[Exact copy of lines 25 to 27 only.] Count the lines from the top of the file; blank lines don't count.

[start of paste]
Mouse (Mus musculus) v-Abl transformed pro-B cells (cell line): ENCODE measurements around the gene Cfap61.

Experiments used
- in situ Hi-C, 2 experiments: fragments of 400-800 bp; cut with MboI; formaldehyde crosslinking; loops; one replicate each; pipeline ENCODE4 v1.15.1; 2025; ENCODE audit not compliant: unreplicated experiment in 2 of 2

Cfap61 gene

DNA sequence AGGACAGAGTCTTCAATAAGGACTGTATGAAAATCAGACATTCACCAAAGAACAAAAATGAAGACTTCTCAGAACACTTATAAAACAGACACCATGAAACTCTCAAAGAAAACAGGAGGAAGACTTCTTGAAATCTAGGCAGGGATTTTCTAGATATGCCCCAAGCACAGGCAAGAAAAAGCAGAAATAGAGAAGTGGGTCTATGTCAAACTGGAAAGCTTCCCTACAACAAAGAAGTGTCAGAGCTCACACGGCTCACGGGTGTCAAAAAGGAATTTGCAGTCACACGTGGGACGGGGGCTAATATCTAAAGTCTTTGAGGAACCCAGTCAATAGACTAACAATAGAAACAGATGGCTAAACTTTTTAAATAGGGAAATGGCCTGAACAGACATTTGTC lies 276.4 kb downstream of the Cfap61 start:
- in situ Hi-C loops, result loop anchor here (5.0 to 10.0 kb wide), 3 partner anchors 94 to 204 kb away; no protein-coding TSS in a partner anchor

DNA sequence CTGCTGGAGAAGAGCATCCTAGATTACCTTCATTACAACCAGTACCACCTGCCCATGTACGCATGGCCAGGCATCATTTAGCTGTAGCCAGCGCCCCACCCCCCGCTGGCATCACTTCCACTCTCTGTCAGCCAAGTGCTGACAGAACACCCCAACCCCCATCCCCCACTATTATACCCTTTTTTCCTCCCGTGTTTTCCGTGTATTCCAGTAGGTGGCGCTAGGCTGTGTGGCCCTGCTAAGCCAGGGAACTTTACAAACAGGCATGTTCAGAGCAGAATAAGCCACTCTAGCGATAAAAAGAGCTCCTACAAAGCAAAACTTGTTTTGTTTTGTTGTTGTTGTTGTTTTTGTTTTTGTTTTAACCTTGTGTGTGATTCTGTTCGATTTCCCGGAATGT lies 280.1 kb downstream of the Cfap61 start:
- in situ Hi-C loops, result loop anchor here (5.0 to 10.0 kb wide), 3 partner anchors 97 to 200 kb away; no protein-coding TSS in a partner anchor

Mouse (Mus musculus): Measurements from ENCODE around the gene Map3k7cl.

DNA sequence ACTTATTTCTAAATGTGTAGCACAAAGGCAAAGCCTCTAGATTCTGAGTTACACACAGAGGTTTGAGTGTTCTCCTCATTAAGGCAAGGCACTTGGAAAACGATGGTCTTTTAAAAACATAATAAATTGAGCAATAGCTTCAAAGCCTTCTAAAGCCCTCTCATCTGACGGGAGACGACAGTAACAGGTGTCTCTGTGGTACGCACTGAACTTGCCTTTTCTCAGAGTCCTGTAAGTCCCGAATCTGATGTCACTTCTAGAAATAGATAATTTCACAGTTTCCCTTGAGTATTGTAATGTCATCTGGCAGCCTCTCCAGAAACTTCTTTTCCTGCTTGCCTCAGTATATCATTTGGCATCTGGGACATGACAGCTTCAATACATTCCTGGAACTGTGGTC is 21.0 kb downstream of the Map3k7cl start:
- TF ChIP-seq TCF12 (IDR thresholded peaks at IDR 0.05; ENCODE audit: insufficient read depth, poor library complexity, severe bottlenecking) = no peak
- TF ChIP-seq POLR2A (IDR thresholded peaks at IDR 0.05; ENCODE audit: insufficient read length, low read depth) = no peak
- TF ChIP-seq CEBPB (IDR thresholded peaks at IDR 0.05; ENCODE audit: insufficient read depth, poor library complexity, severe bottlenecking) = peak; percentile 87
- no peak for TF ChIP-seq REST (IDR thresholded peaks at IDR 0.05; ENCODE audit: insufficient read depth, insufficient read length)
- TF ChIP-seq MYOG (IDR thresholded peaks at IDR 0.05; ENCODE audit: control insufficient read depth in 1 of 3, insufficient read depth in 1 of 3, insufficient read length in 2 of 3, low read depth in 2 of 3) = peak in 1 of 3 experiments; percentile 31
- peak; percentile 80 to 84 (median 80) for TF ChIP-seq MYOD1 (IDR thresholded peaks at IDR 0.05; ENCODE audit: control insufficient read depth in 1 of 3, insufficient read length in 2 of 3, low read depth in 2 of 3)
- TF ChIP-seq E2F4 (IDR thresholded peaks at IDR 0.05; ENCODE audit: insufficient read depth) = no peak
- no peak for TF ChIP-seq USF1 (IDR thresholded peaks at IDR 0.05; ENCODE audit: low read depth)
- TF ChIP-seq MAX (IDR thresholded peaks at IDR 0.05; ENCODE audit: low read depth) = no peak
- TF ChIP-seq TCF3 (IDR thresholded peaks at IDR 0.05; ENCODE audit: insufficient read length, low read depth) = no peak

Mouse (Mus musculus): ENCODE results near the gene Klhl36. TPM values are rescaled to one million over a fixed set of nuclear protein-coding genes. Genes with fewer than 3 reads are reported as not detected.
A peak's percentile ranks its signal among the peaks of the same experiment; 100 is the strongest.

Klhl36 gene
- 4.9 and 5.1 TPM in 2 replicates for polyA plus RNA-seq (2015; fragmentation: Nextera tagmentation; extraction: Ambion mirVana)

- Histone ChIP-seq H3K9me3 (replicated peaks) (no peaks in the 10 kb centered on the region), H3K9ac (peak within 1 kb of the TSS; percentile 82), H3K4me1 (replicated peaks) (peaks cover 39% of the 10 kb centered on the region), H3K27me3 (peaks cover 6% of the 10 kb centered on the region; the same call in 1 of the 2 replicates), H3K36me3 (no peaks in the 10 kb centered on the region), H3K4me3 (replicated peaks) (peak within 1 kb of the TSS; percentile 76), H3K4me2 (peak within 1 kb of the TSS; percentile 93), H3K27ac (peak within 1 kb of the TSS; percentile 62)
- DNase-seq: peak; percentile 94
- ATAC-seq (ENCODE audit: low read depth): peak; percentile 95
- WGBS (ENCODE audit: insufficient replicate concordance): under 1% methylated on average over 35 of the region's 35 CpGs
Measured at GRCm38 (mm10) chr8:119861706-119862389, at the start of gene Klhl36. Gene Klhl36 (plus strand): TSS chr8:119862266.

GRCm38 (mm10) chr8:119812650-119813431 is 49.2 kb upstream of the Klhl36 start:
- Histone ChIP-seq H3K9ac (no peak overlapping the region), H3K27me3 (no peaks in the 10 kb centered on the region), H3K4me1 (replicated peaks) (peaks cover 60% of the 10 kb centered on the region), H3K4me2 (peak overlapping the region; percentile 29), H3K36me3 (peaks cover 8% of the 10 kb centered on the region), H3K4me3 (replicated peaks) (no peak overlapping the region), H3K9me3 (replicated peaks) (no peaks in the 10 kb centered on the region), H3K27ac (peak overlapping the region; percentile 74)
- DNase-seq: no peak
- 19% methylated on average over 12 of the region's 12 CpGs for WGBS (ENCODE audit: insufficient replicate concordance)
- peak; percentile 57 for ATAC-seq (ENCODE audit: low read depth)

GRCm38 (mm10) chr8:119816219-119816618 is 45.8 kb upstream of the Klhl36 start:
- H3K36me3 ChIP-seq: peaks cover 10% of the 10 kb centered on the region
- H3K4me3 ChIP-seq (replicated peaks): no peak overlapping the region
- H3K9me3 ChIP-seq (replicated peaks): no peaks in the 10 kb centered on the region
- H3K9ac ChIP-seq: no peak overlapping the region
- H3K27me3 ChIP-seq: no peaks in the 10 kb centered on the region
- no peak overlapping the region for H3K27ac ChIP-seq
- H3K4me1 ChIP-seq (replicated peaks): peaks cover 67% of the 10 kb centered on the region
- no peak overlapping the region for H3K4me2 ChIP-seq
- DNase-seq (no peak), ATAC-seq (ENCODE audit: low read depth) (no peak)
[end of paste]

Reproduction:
- Histone ChIP-seq H3K9me3 (replicated peaks) (no peaks in the 10 kb centered on the region), H3K9ac (peak within 1 kb of the TSS; percentile 82), H3K4me1 (replicated peaks) (peaks cover 39% of the 10 kb centered on the region), H3K27me3 (peaks cover 6% of the 10 kb centered on the region; the same call in 1 of the 2 replicates), H3K36me3 (no peaks in the 10 kb centered on the region), H3K4me3 (replicated peaks) (peak within 1 kb of the TSS; percentile 76), H3K4me2 (peak within 1 kb of the TSS; percentile 93), H3K27ac (peak within 1 kb of the TSS; percentile 62)
- DNase-seq: peak; percentile 94
- ATAC-seq (ENCODE audit: low read depth): peak; percentile 95